293 | To the Earl of Halifax

    Boston July 25 1764

    My Lord

    Since I wrote my letter to your Lordship dated the 9th inst1 I have seen the cheif Acadian (Robicheau by name) whom I employed to treat with his countrymen in this province about their settling in some part of his Majesty’s American Dominions: and He informs me that their obstinacy in persuading themselves that they shall be removed from hence by the order & at the expence of the King of France is still insurmountable.2 About 2 or 3 months ago they had a general meeting at Watertown about 10 miles from hence. Mr Robicheau would not go there himself; but he sent for some of them to Cambridge3 where he lives,4 & there endeavoured to persuade them that their Expectation from old France was vain & idle; and that they had best apply to the Governor: but they did not do it, nor, that I can learn, come to any resolution, but to wait longer. So I beleive it will be proper to leave them to themselves for some time: for to press them to come to a resolution will only make them untractable. I dont find that any other Emigration than the first is made or intended. I read in the public papers that a Ship from new London carried about 30 Acadians to Cape Francois:5 but I shall discourage such exportations from this Province.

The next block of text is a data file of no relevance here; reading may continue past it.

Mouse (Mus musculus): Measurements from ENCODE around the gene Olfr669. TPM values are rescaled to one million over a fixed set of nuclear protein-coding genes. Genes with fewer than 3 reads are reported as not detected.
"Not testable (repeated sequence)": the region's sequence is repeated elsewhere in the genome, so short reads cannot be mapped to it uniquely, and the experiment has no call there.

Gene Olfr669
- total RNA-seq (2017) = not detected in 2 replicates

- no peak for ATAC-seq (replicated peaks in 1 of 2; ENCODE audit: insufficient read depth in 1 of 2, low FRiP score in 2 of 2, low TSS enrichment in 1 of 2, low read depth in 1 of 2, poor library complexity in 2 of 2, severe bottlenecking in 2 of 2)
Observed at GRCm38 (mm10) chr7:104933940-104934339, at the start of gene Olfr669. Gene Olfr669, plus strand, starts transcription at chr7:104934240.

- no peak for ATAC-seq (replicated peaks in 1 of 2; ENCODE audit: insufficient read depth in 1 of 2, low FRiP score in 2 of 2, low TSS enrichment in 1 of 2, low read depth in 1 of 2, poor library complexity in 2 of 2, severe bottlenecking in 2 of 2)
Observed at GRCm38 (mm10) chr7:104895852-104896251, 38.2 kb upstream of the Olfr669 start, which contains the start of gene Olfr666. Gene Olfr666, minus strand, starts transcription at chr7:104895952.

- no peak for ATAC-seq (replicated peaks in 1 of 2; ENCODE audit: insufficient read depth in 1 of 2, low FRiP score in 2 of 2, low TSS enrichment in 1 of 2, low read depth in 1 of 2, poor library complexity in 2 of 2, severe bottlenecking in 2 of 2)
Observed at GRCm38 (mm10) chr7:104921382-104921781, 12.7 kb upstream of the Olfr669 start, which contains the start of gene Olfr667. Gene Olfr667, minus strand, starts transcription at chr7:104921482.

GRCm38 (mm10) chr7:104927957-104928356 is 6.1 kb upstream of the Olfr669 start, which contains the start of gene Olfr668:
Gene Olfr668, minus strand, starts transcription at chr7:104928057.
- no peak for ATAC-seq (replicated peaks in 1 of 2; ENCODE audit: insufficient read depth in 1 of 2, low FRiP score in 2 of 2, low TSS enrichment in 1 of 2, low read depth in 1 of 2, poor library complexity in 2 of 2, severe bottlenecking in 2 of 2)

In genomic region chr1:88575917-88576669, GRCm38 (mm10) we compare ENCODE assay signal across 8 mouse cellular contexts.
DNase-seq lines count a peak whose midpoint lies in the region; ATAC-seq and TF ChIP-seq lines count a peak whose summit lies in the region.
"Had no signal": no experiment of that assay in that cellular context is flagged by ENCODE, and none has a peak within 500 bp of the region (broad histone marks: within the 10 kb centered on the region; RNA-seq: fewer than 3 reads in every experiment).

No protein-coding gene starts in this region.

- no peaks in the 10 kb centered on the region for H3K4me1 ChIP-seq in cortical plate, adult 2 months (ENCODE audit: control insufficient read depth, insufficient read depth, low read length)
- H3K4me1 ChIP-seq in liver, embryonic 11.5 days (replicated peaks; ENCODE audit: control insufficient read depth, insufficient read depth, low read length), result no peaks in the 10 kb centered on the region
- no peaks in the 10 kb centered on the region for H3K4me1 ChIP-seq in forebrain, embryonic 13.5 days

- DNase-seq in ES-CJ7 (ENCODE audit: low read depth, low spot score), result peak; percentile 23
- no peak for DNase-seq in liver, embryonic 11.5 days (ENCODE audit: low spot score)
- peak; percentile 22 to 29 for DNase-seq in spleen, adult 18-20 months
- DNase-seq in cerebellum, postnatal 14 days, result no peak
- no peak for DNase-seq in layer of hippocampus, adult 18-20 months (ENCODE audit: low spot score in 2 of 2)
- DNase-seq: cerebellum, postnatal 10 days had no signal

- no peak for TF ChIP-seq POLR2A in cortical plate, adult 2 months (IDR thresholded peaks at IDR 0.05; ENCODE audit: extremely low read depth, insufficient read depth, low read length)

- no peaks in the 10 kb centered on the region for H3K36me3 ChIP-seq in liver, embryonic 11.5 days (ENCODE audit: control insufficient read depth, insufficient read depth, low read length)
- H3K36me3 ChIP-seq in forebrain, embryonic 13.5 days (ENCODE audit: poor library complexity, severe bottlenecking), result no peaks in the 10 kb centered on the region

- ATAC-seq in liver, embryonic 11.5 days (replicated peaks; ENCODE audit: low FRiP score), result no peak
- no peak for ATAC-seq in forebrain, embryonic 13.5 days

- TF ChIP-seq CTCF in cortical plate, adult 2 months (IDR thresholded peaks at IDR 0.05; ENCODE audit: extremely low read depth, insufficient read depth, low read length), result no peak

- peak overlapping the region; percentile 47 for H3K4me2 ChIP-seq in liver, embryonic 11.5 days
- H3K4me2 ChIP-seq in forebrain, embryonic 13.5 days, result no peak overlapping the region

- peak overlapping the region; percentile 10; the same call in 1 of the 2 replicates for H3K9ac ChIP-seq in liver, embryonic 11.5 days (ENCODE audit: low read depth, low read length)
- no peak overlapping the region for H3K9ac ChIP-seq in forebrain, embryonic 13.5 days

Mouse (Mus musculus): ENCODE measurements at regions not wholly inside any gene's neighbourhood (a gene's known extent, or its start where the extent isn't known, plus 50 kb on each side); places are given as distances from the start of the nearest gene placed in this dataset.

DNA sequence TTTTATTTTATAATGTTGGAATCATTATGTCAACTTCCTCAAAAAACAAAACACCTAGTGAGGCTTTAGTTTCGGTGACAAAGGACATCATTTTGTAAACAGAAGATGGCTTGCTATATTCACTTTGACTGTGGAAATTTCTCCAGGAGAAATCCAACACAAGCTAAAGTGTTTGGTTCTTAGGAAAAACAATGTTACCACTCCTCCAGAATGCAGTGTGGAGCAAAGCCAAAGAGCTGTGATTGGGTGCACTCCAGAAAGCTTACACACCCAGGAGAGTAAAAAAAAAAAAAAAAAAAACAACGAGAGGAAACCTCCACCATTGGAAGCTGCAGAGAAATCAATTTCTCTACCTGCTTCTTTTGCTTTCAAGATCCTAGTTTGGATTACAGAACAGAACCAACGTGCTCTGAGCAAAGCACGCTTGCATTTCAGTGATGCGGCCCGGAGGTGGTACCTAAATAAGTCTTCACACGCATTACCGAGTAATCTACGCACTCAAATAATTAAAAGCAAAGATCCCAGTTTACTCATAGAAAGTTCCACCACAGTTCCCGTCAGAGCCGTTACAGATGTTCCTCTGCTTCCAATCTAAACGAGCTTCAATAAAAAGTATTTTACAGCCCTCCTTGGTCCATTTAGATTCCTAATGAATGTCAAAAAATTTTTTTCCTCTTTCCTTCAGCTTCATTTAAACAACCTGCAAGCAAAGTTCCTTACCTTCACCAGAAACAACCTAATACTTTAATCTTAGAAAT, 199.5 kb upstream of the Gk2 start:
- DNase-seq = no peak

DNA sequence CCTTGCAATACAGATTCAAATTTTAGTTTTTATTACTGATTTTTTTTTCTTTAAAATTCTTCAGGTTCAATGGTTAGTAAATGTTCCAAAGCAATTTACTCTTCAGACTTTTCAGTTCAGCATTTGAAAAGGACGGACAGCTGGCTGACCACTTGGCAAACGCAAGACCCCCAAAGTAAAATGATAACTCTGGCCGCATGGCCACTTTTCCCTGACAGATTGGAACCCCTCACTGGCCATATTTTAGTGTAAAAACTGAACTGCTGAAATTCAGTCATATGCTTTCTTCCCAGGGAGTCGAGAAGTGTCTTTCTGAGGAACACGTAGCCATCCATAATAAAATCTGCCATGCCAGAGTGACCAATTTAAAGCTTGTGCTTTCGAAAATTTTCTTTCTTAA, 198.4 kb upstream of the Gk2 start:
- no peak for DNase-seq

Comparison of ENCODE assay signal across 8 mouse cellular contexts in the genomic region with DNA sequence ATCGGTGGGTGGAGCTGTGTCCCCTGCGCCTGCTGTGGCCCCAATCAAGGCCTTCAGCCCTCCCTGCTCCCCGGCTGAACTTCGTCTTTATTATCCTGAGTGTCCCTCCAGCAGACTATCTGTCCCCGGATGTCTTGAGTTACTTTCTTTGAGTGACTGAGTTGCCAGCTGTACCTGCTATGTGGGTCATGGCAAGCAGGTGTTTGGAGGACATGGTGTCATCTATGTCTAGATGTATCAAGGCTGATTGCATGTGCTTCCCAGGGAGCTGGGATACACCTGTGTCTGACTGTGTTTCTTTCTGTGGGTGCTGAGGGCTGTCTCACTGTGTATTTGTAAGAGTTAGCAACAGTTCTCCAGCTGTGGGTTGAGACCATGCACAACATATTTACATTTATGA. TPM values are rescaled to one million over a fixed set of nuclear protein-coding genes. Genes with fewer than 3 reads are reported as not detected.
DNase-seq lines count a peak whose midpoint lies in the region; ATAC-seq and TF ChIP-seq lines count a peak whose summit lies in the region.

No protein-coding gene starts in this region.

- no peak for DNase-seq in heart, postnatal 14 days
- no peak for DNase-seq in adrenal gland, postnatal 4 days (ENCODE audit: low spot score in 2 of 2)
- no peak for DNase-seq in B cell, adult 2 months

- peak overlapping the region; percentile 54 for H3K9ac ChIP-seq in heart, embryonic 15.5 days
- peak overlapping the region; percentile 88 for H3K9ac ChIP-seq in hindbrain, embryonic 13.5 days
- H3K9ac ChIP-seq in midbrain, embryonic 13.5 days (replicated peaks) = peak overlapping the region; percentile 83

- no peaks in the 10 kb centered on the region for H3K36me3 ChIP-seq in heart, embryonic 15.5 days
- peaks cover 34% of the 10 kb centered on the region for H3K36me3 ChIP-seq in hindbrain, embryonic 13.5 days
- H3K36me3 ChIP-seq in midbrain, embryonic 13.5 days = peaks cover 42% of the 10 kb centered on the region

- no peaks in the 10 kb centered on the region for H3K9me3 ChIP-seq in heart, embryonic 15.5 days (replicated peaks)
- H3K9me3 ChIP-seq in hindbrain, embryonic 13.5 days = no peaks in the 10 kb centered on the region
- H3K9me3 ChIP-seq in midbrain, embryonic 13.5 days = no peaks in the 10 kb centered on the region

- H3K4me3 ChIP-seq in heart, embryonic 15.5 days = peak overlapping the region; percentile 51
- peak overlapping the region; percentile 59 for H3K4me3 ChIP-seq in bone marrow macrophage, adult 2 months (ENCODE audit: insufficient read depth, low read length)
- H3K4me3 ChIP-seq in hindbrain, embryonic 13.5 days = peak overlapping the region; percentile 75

I am, with great respect, My Lord, Your Lordship’s most obedient and most humble Servant

    Fra Bernard

    The Right Honble The Earl of Halifax

    ALS, RC CO 5/755, ff 103-106.